I am coming.

I am coming.

When Audrey was a toddler and it was winter and I didn’t have my own car there were some days, I have to admit, when I felt pretty lonely.

Don’t get me wrong, I had friends and I was an enthusiastic attendee at various toddler groups and activities but taking the bus with a toddler and stroller and changing bag and maybe a bag of shopping that you pick up whilst in town is an exhausting and a rather stressful feat on your own.

The buses round here are awful. Sometimes they don’t turn up at all and you have to wait half an hour for the next one. The drivers don’t help you with your buggy and once a driver pressed for the doors to close as we were still getting off and they closed on Audrey’s little arm. It was really awful. She screamed. I shouted at the driver and then burst into tears. It was not one of my finest moments.

Getting the bus had to be worth it and so, some days during winter, if we had nothing in particular on and no one coming over to us I used to avoid the over use of CBeebies by making a little picnic for us to have on the bench by the duck pond at Mount Ephraim gardens.

Audrey could just about walk all the way there but I would take the off road buggy for the way home. We’d take some bread for the ducks, a blanket for the cold metal bench, our lunch and hot drinks.

We snook in without paying. There was an honesty box but I guess I’m just not that honest. No one else was ever there and I resented the idea of paying £8 to visit my nearest duck pond. We were looking after the ducks after all.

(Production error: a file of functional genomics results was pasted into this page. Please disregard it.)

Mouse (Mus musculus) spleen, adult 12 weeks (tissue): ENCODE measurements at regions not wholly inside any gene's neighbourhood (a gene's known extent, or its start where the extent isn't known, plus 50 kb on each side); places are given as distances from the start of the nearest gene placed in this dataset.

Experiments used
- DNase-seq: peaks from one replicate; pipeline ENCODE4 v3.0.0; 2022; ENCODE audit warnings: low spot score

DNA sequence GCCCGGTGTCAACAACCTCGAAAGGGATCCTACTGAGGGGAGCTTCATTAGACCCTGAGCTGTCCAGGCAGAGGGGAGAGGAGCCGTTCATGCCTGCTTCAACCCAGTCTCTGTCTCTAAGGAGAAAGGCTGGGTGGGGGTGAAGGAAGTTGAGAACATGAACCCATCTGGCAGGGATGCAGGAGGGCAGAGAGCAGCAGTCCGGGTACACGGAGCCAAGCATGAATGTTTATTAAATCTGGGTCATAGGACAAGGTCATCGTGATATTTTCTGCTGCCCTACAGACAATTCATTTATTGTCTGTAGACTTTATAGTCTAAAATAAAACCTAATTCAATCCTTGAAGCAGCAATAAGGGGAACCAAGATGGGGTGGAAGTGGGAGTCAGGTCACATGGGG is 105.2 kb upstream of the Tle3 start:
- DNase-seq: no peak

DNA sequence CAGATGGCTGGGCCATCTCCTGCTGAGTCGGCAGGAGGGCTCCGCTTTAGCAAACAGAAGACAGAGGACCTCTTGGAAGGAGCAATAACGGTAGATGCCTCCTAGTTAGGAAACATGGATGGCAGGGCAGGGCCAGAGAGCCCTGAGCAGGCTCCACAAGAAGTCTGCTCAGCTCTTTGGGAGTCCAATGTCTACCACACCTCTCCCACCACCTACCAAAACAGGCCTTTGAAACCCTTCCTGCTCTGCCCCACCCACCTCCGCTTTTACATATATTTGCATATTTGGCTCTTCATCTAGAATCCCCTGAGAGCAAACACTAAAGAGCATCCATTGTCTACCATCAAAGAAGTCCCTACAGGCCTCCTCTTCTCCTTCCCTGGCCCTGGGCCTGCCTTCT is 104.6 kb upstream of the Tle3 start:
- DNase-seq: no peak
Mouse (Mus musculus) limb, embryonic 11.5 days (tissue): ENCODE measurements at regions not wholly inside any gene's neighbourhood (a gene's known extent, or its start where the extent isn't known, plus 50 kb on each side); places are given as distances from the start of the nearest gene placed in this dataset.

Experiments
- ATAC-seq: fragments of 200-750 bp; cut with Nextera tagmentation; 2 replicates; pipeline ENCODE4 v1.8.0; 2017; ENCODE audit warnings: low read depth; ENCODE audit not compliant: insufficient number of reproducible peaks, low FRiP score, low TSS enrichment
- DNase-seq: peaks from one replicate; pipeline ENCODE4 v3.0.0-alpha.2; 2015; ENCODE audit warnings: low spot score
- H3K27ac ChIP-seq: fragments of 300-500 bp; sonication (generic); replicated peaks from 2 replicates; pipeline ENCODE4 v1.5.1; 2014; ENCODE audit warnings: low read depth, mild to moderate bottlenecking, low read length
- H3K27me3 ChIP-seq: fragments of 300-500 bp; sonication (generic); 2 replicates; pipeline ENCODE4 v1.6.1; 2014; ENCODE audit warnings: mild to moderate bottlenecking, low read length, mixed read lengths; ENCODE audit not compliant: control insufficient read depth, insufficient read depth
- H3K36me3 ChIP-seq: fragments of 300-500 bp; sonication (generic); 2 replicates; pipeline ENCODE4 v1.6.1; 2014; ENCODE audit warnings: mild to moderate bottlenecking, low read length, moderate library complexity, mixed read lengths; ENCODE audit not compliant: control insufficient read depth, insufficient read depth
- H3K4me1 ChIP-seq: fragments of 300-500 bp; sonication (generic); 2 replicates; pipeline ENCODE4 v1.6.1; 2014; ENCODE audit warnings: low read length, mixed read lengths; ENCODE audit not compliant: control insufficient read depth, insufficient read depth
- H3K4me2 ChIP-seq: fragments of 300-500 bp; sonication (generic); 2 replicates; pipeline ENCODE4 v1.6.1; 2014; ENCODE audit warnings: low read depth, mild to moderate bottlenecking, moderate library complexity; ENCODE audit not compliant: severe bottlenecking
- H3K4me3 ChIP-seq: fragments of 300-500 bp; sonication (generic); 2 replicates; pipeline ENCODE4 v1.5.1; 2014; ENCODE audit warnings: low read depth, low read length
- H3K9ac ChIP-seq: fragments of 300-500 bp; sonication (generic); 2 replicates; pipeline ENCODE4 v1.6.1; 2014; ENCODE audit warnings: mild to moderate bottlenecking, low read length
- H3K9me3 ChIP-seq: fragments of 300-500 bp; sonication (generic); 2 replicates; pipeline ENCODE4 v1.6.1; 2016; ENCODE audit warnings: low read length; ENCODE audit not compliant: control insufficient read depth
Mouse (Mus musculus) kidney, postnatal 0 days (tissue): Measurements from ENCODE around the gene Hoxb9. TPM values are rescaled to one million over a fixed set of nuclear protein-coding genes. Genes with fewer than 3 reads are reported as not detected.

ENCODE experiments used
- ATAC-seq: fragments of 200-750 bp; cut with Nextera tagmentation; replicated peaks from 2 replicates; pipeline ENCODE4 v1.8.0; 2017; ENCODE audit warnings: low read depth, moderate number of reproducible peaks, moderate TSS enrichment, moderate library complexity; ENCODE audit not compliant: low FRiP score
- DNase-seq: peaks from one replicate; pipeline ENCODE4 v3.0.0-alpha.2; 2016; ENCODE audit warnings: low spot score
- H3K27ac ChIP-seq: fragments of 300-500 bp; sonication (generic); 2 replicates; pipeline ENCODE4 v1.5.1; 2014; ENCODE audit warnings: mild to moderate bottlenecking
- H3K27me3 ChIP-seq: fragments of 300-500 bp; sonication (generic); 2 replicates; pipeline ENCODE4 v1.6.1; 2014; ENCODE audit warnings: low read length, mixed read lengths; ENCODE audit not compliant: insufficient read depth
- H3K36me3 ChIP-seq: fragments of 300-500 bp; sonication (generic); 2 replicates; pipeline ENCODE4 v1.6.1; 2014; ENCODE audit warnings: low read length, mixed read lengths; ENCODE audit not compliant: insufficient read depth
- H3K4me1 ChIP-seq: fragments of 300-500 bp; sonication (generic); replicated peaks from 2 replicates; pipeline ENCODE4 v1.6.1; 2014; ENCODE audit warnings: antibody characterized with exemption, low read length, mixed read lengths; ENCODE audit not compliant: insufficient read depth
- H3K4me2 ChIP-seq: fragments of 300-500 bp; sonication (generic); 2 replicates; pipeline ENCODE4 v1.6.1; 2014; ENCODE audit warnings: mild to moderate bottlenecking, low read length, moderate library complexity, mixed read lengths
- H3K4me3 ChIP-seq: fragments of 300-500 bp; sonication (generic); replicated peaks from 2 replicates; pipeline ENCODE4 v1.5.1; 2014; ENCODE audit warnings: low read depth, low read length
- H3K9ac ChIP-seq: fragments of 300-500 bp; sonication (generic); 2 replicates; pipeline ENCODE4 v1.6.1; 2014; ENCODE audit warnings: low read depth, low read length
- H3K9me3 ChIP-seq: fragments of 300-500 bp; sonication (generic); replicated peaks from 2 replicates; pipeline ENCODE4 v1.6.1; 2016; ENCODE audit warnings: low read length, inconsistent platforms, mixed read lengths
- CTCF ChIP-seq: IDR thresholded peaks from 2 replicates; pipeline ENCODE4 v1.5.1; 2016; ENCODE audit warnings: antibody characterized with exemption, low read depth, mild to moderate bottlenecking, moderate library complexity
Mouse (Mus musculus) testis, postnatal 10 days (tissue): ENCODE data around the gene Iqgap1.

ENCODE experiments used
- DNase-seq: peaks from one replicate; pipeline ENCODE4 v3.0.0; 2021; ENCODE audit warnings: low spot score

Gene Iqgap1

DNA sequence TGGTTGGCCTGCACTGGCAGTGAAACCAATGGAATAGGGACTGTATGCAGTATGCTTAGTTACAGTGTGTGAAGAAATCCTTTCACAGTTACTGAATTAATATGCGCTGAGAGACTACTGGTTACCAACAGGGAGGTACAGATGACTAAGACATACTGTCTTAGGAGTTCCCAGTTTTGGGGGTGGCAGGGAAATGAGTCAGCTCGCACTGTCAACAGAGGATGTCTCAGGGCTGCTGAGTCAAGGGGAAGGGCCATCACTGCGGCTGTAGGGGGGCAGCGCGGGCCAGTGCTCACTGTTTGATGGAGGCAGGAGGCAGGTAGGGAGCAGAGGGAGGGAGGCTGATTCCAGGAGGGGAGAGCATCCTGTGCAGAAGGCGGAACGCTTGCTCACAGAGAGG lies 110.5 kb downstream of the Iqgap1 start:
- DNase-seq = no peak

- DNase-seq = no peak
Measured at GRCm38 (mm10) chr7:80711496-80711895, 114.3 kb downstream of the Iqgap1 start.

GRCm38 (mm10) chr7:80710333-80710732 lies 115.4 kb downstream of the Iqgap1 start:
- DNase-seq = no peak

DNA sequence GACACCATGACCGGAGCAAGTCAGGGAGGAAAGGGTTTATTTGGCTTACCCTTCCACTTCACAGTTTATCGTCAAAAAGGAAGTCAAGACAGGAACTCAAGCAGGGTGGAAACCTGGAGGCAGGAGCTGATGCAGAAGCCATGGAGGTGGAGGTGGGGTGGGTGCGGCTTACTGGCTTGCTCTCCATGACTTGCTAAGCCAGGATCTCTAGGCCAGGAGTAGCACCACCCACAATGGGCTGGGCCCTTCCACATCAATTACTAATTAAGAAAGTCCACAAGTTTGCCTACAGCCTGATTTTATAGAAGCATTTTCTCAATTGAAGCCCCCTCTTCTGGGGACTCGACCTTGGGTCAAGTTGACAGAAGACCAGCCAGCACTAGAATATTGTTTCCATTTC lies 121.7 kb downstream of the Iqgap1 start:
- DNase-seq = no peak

After we had fed the ducks all the bread and had a bit of a play we would sit on the bench and eat our sandwiches. I would have a flask of coffee and I would let Audrey have a sippy cup full of hot chocolate. I used to make it boiling hot, seal it up in the sippy cup and then wrap a tea towel round it before sticking it in the bag. It would be just the right temperature by the time we got there.

Sitting there on the bench, one of us occasionally getting up to shoo the ducks away from our sandwiches, and drinking our hot drinks in the cold, will be something I will always remember about my time with Audrey when she was really little.

Yes I felt a little lonely, I think that every parent who is at home with a child does from time to time, but there was also something quite precious about that loneliness. Time with my daughter. Just me and her.

On the way home she would always fall asleep, snuggled up in her cosy toes, her muddy wellies in a bag over the back of the buggy and I would enjoy some headspace on the way back down the hill to the village.

Recently, one afternoon, Sam took Arthur out for a drive and Audrey stayed at home with me “helping” me go through some of her old clothes from the cupboard. I was getting pretty fed up of sorting through clothes and suggested we stop for a break.

I made myself a coffee and a hot chocolate for Audrey and we snuggled up on the sofa for ten minutes.

Time alone with my daughter. It is even more precious now that we have a screamy little boy in our gang too. I never expected to miss that time so much. After a bit of a struggle to get pregnant and stay pregnant I was so focused on having another child and a sibling for Audrey that this sadness took me completely by surprise.

The morning of the day I went into labour with Arthur, Audrey and I went for a walk in the woods together. A last bit of alone time before the chaos that comes with a newborn baby. Not that we knew it.

It was a funny morning, kind of hot and misty at the same time. The woods were quiet. There was only the sound of our wellies in the mud and Audrey’s happy chatter as we ambled along.

Just looking at that photo I can remember the feeling of those first tightenings of early labour. In the beginning not really much more than a niggle.

Easily ignored, but there all the same.

A whisper perhaps,

“I am coming.”